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Max Size: 6cm

Sands Corydoras (Corydoras davidsandsi)

The Sands' Cory is a beautiful Catfish ideal for an established softwater aquarium. These Corys are easy to care for and are quite hardy; however, they can be somewhat shy. Nevertheless, these Corys are an excellent addition to any community aquarium and display captivating behaviours.

It would be best to maintain this peaceful bottom dweller in groups of 5 or more individuals due to their shoaling nature. Keeping these fish in more significant numbers will allow your fish to feel more comfortable, leading to a much more natural-looking display.

Ideal tankmates for the Sand's Corydoras could include other peaceful species such as smaller Pencilfish, Tetras, Dwarf Barbs, and Rasboras. The presence of these fish in midwater will encourage your Corydoras to come out into view more often.

Ideally, it would be best if you used a substrate of fine sand, although smooth gravel is an acceptable alternative, provided you keep it relatively clean. Choice of d├ęcor is mainly down to personal preference; however, you will need to make sure you provide shelter to give your fish security. You can use driftwood, rocks and hardy aquatic plants to achieve this. Still, you must ensure there are no sharp edges on the decor as this may damage or injure your fish.

The Sand's Cory requires high water quality as their health can decline fast; therefore, it is essential that you carry out regular maintenance, including frequent partial water changes, to keep these fish in acceptable condition.

The Sand's Corydoras has a light brown body contrasted with a black band that runs across its head and eyes. In addition, these Corys have a second bold black stripe that runs diagonally down to the bottom of the caudal fin lobe from the top of their dorsal fin, which splits at the root of the caudal fin. Lastly, the gill cover has a faint orange spot, and the flanks have no further markings.

Quick Facts
Scientific NameCorydoras davidsandsi
Year Described1987
Other NamesSand's Cory
ClassificationActinopterygii
OrderSiluriformes
FamilyCallichthyidae
GenusCorydoras
OriginsBrazil
TemperamentPeaceful
Aquarium LevelBottom
DifficultyBeginner - Intermediate
ShoalingYes
Best kept asGroups 6+
DietOmnivore
ReproductionEgg-Layer
Lifespan3 - 5 years
Water Parameters
Water TypeFreshwater
PH5.0 - 7.0
GH2 - 12
TDS18 - 90
Temperature
68 - 79℉
20 - 26.1℃

Photos

Sand's Corydoras
Sand's Corydoras
The Sands' Corydoras

Natural Habitat

The Sand's Corydoras is endemic to the Rio Unini, a tributary of the Negro River basin in Brazil in South America. These Corys inhabit very fast-flowing tannin-stained, somewhat acidic waters in rivers, streams and lakes. The substrate in these habitats comprises twigs, branches and decaying leaves, and they are surrounded by dense rainforest.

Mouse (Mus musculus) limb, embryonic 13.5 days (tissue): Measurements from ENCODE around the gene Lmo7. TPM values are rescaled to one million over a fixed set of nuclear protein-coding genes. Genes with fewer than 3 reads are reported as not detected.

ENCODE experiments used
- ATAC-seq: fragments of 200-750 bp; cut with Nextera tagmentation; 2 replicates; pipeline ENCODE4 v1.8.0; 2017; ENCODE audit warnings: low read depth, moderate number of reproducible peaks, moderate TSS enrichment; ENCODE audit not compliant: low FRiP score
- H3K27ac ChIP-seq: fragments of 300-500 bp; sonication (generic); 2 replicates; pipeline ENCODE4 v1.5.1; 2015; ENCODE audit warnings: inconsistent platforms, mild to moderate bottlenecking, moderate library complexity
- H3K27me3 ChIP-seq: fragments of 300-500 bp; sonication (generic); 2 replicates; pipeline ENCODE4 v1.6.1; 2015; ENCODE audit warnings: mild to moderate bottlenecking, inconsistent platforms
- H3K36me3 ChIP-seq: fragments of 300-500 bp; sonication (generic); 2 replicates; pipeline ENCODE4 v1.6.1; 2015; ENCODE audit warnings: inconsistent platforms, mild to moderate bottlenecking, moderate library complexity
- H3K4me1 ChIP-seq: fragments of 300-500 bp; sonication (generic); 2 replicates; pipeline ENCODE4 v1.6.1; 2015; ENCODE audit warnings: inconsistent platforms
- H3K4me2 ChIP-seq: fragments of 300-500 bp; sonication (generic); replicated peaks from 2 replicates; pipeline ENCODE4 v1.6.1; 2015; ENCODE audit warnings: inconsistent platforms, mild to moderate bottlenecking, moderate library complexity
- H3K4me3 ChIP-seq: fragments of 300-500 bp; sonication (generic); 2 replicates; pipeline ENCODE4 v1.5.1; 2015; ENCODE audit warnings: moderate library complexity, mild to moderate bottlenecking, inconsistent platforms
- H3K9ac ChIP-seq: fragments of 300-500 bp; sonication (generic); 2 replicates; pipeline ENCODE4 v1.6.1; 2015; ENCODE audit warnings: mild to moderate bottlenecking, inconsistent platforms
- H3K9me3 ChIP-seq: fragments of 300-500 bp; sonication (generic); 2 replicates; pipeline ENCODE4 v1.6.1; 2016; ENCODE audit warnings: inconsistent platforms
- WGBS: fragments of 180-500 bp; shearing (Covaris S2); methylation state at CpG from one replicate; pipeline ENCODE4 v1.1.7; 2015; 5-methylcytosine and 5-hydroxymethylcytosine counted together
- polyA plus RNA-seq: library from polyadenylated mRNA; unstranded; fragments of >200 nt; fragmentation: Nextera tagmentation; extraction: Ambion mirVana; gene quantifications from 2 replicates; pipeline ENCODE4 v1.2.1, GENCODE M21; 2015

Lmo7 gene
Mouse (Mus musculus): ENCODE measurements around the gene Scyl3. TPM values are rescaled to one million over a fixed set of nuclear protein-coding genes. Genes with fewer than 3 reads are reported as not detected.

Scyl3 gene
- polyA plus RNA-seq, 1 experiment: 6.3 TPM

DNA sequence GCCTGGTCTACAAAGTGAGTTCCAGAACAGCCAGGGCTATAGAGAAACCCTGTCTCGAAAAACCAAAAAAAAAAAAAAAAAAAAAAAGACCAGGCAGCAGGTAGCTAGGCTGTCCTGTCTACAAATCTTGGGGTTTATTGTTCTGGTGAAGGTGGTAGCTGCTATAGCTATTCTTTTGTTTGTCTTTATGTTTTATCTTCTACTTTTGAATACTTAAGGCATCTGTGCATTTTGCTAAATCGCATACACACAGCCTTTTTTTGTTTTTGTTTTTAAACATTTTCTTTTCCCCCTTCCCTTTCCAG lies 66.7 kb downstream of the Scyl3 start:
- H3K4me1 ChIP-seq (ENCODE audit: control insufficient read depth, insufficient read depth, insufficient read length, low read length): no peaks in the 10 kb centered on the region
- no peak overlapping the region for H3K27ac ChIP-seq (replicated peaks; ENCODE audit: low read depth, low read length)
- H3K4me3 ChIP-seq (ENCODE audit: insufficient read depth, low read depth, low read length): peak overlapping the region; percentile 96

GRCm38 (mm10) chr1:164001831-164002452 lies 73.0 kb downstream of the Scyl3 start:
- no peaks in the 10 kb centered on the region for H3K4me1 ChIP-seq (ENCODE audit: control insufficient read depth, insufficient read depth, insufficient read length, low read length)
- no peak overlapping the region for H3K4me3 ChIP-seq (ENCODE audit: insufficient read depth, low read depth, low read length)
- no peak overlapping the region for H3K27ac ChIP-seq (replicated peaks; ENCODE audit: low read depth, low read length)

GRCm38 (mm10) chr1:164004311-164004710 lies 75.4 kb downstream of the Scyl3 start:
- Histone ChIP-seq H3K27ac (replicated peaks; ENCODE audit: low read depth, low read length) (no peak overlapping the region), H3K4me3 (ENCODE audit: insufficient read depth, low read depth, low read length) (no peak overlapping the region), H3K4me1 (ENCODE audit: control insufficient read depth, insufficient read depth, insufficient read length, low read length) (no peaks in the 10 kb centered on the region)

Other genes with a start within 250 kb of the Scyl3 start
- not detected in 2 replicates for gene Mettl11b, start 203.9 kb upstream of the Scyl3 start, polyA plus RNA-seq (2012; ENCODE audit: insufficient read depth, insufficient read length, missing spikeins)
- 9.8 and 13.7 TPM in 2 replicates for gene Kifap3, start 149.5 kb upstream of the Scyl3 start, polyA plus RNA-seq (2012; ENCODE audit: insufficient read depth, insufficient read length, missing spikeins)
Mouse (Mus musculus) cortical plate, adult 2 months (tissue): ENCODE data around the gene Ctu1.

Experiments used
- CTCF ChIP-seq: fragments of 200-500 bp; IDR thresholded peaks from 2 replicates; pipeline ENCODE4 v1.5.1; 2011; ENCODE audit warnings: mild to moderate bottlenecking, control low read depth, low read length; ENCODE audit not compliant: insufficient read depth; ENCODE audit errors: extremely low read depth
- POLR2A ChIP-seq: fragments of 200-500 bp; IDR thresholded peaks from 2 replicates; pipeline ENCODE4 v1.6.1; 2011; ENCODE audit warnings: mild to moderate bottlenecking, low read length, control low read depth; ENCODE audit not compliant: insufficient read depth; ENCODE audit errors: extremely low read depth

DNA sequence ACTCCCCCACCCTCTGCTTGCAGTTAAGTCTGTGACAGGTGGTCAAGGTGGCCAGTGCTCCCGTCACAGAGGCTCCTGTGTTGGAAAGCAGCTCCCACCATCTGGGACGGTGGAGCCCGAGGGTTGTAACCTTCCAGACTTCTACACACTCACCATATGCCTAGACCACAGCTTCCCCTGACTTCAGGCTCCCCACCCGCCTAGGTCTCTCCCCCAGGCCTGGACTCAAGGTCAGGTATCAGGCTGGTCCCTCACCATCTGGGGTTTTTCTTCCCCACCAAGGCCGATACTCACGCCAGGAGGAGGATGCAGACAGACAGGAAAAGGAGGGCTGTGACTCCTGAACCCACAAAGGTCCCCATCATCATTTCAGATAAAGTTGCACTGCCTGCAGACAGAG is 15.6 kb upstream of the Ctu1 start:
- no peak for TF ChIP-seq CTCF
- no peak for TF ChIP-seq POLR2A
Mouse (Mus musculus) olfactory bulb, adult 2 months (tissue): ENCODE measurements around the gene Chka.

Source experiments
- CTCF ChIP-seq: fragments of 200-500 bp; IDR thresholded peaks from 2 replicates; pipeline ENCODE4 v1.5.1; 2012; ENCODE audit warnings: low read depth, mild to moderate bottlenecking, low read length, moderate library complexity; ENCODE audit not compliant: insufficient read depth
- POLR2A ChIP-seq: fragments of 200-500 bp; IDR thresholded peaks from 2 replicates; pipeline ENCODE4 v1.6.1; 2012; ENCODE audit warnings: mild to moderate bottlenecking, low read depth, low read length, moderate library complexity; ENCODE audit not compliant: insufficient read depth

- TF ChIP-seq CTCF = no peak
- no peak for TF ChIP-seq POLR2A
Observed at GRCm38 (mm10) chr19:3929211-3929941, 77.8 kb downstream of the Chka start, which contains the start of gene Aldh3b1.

Feeding

The Sand's Corydoras is not incredibly fussy in the home aquarium. They will readily accept good quality sinking dried foods and small live, frozen and freeze-dried foods such as bloodworm, Tubifex, and mosquito larvae.

You must make sure you provide your Corys with a varied diet to ensure your fish are in satisfactory condition. However, under no circumstances should your Corys be expected to endure on leftover food from other aquarium inhabitants or expected to 'clean' your aquarium.

Sexual Dimorphism

It is somewhat straightforward to differentiate between the male and female Sand's Corydoras. Females are slightly longer, are higher-bodied and look wider than males when viewed from above, as they have a larger underbelly. In contrast, males are shorter and slimmer than females.

Breeding

The Sand's Corydoras is pretty easy to breed if you have suitable water parameters. It would be best to place two males with every female into a separate breeding tank with established, well-oxygenated water, ensuring you have plenty of plants or areas for the female to stick her eggs to.

When the females are noticeably full of eggs, you can encourage spawning by simulating a rain storm; you can achieve this by doing a significant water change, replacing it with cooler water, and increasing the oxygenation and flow in the tank. It would help if you then repeated this daily until the fish spawn.

Once your fish are ready to spawn, the pair will perform the classic 'T position. The males will fertilise the eggs between the female's pelvic fins, and the female will then deposit the eggs on the sides of the aquarium, onto plants, or on available decor.

Once spawning is complete, you should remove either the adults or the eggs. If you decide to move the eggs, the raising tank will need to have the same water parameters as the spawning tank and be well-oxygenated.

Some breeders use Alder Cones, and others add a few drops of methylene blue into the raising tank. This will help prevent the eggs from growing fungus.

The incubation period usually takes between 3 and 5 days, and once hatched, you can provide them with powered fry food for a few days moving on to small live foods such as microworm and baby brine shrimp as they grow.

Other Corydoras of interest

Adolfos Catfish(Corydoras adolfoi)
Agassizs Corydoras(Corydoras agassizii)
Albino Corydoras(Corydoras aeneus)
Armatus Corydoras(Corydoras armatus)
Axelrods Corydoras(Corydoras axelrodi)
Banded Corydoras(Scleromystax barbatus)
View all Corydoras
Date Added: 20/07/2022 15:51:27 - Updated: 20/07/2022 16:34:47